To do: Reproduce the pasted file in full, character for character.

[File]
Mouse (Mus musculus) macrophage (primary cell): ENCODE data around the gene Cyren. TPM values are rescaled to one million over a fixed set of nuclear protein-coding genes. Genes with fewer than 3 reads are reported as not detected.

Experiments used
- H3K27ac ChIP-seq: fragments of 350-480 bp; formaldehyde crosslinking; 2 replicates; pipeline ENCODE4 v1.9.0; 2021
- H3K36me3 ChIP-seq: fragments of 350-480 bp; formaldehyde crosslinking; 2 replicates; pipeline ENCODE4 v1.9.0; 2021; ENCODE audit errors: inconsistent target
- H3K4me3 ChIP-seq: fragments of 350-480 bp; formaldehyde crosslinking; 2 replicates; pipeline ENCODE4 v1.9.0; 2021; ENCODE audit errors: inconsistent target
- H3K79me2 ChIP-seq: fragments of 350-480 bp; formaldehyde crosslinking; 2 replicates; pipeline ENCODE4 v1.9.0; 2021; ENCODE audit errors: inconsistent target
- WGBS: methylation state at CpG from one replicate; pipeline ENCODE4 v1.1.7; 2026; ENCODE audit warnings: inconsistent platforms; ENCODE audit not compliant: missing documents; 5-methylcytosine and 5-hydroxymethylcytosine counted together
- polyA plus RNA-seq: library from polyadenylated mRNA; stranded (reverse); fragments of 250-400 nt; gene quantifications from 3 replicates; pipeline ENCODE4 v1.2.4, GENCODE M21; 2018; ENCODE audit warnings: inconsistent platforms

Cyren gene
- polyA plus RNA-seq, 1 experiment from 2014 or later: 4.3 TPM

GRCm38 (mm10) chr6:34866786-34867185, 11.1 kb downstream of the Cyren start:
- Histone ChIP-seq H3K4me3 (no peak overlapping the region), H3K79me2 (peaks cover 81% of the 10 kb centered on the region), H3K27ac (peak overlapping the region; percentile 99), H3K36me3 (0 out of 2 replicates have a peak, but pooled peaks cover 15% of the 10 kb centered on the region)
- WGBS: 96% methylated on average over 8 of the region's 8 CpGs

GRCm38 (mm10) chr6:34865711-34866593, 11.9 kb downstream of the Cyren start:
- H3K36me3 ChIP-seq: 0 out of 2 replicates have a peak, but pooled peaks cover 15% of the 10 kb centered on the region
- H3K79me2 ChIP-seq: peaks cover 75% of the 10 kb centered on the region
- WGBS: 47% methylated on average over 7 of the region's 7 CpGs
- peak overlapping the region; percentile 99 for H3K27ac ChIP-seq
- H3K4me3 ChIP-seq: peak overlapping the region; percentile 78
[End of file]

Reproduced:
Mouse (Mus musculus) macrophage (primary cell): ENCODE data around the gene Cyren. TPM values are rescaled to one million over a fixed set of nuclear protein-coding genes. Genes with fewer than 3 reads are reported as not detected.

Experiments used
- H3K27ac ChIP-seq: fragments of 350-480 bp; formaldehyde crosslinking; 2 replicates; pipeline ENCODE4 v1.9.0; 2021
- H3K36me3 ChIP-seq: fragments of 350-480 bp; formaldehyde crosslinking; 2 replicates; pipeline ENCODE4 v1.9.0; 2021; ENCODE audit errors: inconsistent target
- H3K4me3 ChIP-seq: fragments of 350-480 bp; formaldehyde crosslinking; 2 replicates; pipeline ENCODE4 v1.9.0; 2021; ENCODE audit errors: inconsistent target
- H3K79me2 ChIP-seq: fragments of 350-480 bp; formaldehyde crosslinking; 2 replicates; pipeline ENCODE4 v1.9.0; 2021; ENCODE audit errors: inconsistent target
- WGBS: methylation state at CpG from one replicate; pipeline ENCODE4 v1.1.7; 2026; ENCODE audit warnings: inconsistent platforms; ENCODE audit not compliant: missing documents; 5-methylcytosine and 5-hydroxymethylcytosine counted together
- polyA plus RNA-seq: library from polyadenylated mRNA; stranded (reverse); fragments of 250-400 nt; gene quantifications from 3 replicates; pipeline ENCODE4 v1.2.4, GENCODE M21; 2018; ENCODE audit warnings: inconsistent platforms

Cyren gene
- polyA plus RNA-seq, 1 experiment from 2014 or later: 4.3 TPM

GRCm38 (mm10) chr6:34866786-34867185, 11.1 kb downstream of the Cyren start:
- Histone ChIP-seq H3K4me3 (no peak overlapping the region), H3K79me2 (peaks cover 81% of the 10 kb centered on the region), H3K27ac (peak overlapping the region; percentile 99), H3K36me3 (0 out of 2 replicates have a peak, but pooled peaks cover 15% of the 10 kb centered on the region)
- WGBS: 96% methylated on average over 8 of the region's 8 CpGs

GRCm38 (mm10) chr6:34865711-34866593, 11.9 kb downstream of the Cyren start:
- H3K36me3 ChIP-seq: 0 out of 2 replicates have a peak, but pooled peaks cover 15% of the 10 kb centered on the region
- H3K79me2 ChIP-seq: peaks cover 75% of the 10 kb centered on the region
- WGBS: 47% methylated on average over 7 of the region's 7 CpGs
- peak overlapping the region; percentile 99 for H3K27ac ChIP-seq
- H3K4me3 ChIP-seq: peak overlapping the region; percentile 78